For the preaching of Christ overthrows everything pleasing to the devil and the world, and what the world regards as the most holy and costly.

Mark well, that you learn from the Gospels that all things are to be found in the one person who is called Christ. And remember, too, that a Christian receives his name alone from Christ. I do not say this in vain, for I know what it costs to keep it, in temptation and in the battle of life.

Martin Luther, First Church Postil for the Twenty-fourth Sunday after Trinity (Matthew 9:18-26)

I Am A Christian Because of What Christ Has Done For Me

What joy must not this woman have experienced, as she permitted another to show her a kindness? This joy and peace all receive, who look to this man for help. Now where this joy is there its works must immediately follow, which prove this joy. So the peace and joy in this woman had to become manifest. For as soon as she received the good deed from the Lord, she confessed it before all the people, and was not ashamed to have it told that she received something from him, and yet gave nothing for it. This work and thanksgiving, however, God desires from us, namely, that we confess and proclaim his kindness, grace and good deeds before all men, so that others may also come and receive his benefits as this woman did. Thus my Christian life urges me to do good to others, as God has done to me through Christ, only that thus Christ may become known; but thereby I do not become a Christian. Just as this woman is not made whole by her knowledge, for she was well before all her work and knowledge. But after she becomes well she confesses Christ, and praises him, only for the good of others, and goes and does good works, one after the other. Thus we, too, live, if we are only Christians, in order that one may serve the others wherever we can. Hence, as this woman became well before she did all her works, so we Christians must also become whole before we can do any good works.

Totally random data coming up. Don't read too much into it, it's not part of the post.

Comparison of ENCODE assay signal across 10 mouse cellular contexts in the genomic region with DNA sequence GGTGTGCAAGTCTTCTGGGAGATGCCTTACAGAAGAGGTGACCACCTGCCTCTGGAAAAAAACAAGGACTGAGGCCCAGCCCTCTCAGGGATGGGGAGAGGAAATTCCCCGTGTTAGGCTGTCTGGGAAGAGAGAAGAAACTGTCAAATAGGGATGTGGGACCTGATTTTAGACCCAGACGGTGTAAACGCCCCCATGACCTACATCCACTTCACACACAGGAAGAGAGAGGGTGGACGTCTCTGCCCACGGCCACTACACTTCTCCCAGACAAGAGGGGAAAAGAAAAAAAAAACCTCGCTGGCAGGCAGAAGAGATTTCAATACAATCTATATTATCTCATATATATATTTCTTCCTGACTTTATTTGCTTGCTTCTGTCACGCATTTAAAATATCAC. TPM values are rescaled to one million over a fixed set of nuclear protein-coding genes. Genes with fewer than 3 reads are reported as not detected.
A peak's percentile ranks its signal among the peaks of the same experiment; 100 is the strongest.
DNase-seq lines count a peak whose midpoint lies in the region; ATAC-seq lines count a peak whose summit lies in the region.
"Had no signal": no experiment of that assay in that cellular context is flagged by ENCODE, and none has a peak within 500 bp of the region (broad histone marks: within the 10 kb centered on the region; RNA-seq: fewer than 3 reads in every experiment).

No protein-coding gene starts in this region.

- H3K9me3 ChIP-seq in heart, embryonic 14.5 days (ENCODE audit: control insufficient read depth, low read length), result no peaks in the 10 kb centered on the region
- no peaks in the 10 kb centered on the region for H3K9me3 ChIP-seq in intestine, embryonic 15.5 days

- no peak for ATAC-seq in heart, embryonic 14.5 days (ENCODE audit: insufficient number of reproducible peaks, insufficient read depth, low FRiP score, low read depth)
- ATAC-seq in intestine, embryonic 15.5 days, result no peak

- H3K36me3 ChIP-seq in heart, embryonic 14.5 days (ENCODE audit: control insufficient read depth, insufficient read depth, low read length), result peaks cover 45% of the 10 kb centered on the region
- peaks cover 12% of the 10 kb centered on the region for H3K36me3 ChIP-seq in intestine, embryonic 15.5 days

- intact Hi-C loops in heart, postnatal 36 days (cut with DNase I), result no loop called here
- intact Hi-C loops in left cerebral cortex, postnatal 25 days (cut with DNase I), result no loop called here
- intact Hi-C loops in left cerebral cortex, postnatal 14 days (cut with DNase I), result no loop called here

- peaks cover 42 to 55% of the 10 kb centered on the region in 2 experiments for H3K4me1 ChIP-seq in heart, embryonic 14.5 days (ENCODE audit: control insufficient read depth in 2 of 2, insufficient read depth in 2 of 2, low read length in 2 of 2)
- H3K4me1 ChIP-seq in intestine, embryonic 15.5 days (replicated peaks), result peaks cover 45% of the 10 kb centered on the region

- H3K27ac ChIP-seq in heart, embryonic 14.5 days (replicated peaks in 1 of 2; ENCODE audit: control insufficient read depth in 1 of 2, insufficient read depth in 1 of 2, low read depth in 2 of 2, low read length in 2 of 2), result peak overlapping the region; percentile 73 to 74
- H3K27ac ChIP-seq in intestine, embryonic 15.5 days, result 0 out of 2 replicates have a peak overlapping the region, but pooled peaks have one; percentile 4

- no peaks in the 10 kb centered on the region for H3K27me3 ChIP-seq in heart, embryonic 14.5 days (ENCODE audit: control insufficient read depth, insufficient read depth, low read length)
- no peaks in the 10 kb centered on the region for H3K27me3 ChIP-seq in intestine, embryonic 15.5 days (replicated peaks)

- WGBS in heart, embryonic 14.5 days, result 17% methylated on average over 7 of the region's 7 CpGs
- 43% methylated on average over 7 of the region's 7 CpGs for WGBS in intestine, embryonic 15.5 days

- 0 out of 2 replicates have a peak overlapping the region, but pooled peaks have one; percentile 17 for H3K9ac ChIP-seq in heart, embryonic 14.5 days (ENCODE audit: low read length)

Martin Luther, First Church Postil for the Twenty-fourth Sunday after Trinity (Matthew 9:18-26)

A Christian Receives Something from Christ

To make good people does not belong to the Gospel, for it only makes Christians. It takes much more to be a Christian than to be pious. A person can easily be pious, but not a Christian. A Christian knows nothing to say about his piety, for he finds in himself nothing good or pious. If he is to be pious, he must look for a different piety, a piety in some one else.